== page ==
Why are we being exposed to chemicals that are banned in Europe and Canada? Find out what's hurting you, and what you can do to help yourself!
Recently, at the OMG! Summit, we took part in a few impressive panel discussions, including one called Earth 2.0 and the Environment
, a great dialogue about environmental links to cancer, why it's hard to control what we're being exposed to, and how we can help minimize our exposure to these harmful chemicals. With speakers Lindsay Dahl (Safer Chemicals, Healthy Families), Connie Engel (Campaign for Safe Cosmetics), and Ana Mascarenas (Physicians for Social Responsibility) there was a lively conversation and lots of great information. Here's what we learned:
1,100 chemicals illegal in the EU. All but 11 unregulated in the US.
In the 25 countries of the European Union, 1,100 chemicals were banned from use in personal care products. How many has the US FDA banned or restricted? Only 11. What about food? While the EU has banned genetically modified foods and 22 pesticides, we're still buying foods that we don't know are safe. From food to household products and everything in between, we are being exposed to chemicals every day -- including those that are illegal in other countries for being known or suspected to cause cancer, genetic mutation, reproductive harm or birth defects.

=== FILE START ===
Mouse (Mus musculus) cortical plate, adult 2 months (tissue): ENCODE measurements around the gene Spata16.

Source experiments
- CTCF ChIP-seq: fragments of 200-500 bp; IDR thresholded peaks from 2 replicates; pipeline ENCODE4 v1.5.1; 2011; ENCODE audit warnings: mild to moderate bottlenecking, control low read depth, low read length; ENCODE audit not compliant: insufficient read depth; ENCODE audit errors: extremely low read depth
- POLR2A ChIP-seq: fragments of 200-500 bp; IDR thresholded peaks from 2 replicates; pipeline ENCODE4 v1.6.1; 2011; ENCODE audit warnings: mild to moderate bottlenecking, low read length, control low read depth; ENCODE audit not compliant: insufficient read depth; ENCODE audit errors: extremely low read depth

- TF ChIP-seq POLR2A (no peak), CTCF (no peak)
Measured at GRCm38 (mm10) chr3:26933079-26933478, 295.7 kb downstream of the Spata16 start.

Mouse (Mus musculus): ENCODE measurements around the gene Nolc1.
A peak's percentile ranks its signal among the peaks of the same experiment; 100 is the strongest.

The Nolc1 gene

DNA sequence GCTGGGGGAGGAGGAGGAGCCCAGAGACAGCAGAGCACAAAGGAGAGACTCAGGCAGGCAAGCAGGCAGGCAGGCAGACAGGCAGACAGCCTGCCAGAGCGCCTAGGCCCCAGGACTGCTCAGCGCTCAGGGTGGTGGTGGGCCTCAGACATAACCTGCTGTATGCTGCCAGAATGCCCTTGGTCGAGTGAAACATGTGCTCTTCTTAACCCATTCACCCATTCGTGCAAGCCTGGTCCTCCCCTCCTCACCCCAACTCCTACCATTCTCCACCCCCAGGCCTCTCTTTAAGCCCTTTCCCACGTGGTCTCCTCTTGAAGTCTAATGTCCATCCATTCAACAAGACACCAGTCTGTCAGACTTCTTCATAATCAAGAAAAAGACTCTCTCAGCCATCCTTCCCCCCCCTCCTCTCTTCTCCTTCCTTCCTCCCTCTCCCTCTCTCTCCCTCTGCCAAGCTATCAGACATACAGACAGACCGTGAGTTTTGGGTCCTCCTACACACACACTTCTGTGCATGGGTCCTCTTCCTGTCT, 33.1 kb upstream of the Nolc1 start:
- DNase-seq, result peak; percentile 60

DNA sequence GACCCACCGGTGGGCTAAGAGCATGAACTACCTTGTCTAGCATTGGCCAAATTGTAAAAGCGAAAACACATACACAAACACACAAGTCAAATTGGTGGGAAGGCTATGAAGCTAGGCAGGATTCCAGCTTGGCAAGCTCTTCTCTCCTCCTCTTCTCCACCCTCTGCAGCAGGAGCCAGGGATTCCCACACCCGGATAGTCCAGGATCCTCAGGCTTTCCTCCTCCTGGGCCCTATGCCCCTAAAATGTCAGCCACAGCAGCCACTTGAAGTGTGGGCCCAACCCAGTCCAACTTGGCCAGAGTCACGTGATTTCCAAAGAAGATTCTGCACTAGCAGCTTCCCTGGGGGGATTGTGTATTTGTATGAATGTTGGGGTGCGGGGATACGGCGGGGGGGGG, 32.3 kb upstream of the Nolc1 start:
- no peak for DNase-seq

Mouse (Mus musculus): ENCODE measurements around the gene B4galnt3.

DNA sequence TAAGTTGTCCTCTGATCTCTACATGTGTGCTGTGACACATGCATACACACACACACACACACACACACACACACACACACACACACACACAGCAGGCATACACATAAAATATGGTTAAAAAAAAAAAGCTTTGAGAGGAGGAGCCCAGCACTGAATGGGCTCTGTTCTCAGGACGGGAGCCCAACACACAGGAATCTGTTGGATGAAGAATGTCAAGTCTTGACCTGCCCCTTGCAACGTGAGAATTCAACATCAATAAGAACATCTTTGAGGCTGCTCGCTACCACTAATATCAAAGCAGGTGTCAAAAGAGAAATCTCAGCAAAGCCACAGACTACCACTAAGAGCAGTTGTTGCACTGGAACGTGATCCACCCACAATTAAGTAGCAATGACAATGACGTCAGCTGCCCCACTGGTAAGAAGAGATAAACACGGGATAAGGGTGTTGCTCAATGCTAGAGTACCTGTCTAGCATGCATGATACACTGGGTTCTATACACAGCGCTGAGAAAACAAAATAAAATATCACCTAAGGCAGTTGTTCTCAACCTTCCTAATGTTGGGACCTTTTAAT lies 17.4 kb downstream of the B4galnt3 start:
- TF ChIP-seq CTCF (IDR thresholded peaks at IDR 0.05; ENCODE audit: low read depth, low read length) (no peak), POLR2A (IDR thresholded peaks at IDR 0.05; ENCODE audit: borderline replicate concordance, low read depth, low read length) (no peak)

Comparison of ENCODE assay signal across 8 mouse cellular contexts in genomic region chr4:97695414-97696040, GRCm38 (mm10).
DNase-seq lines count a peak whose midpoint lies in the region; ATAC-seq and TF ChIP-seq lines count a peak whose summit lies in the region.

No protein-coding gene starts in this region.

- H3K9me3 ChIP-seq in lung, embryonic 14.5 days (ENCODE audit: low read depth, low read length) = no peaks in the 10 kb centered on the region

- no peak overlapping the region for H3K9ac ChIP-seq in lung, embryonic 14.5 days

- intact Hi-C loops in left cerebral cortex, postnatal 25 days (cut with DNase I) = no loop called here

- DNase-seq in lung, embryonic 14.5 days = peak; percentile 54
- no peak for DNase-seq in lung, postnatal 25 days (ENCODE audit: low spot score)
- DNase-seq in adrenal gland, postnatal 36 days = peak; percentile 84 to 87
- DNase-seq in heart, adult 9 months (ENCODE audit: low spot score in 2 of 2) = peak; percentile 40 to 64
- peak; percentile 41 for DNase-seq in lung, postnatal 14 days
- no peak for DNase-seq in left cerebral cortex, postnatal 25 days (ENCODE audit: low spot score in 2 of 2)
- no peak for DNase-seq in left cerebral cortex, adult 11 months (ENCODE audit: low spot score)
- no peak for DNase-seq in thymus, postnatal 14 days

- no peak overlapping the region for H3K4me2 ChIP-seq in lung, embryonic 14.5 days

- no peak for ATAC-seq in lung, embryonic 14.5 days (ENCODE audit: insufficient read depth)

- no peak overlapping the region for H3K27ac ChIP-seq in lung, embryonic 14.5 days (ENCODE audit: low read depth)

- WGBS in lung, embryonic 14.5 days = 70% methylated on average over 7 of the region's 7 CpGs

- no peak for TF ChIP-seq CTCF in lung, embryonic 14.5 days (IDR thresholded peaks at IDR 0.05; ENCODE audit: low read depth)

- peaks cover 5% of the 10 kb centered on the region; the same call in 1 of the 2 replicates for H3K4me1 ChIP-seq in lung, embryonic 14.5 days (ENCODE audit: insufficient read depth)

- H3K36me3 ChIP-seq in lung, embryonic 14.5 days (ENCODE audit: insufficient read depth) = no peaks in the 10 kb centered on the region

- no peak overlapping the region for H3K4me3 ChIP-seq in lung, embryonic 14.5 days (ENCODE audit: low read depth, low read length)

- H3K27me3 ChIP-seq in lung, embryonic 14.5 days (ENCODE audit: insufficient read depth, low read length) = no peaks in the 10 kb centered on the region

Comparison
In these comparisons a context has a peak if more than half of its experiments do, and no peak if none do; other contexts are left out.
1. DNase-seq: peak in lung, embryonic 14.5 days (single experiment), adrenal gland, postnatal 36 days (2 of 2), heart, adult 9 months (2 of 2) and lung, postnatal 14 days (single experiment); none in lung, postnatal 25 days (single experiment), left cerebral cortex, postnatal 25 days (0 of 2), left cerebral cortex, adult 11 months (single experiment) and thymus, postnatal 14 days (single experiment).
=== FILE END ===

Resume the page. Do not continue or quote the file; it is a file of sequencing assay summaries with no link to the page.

Shouldn't the government protect us?
Regulating bodies set the safety standards for chemicals used in consumer products, but different products fall under separate federal agencies, making regulation fragmented. Here's who covers what when it comes to federal laws about chemical safety:
- FDA (Food and Drug Administration): Cosmetics, Food
- EPA (US Environmental Protection Agency): Chemicals, Pesticides
- CPSC (Consumer Product Safety Commission): Consumer Products
You may have heard the recent outrage over carcinogenic chemicals in products such as Coca-Cola or Johnson & Johnson's baby shampoo. How could this happen? The speakers at the OMG! Summit explained that it was not only fragmented regulation, but also insufficient research and information on the government's side as well that contributes to the problem. If the safety standards that are being set by federal law aren't strict enough, how do we take action to keep ourselves safe from further cancer risk?
"You shouldn't have to be a chemist to go to the grocery store..."
...but you can take matters into your own hands. Remember, think about minimizing, not eliminating. There are too many environmental risk factors that we can't control, but we can do our best to minimize our exposure. There's a lot out there on how we can do so, but here are some great tips to get you started.
- Avoid fragrance in all products (cosmetics, household cleaners).
- Take your shoes off when you get home--you track in a lot of chemicals when you wear your shoes in the house.
- Vacuum and clean! A lot of chemicals leech out of products and pile up in your everyday, household dust. Make sure to keep your home a dust-free and hazard-free!
- Check out The Clean Fifteen and The Dirty Dozen lists to know which produce is relatively pesticide-free, and which are "dirty".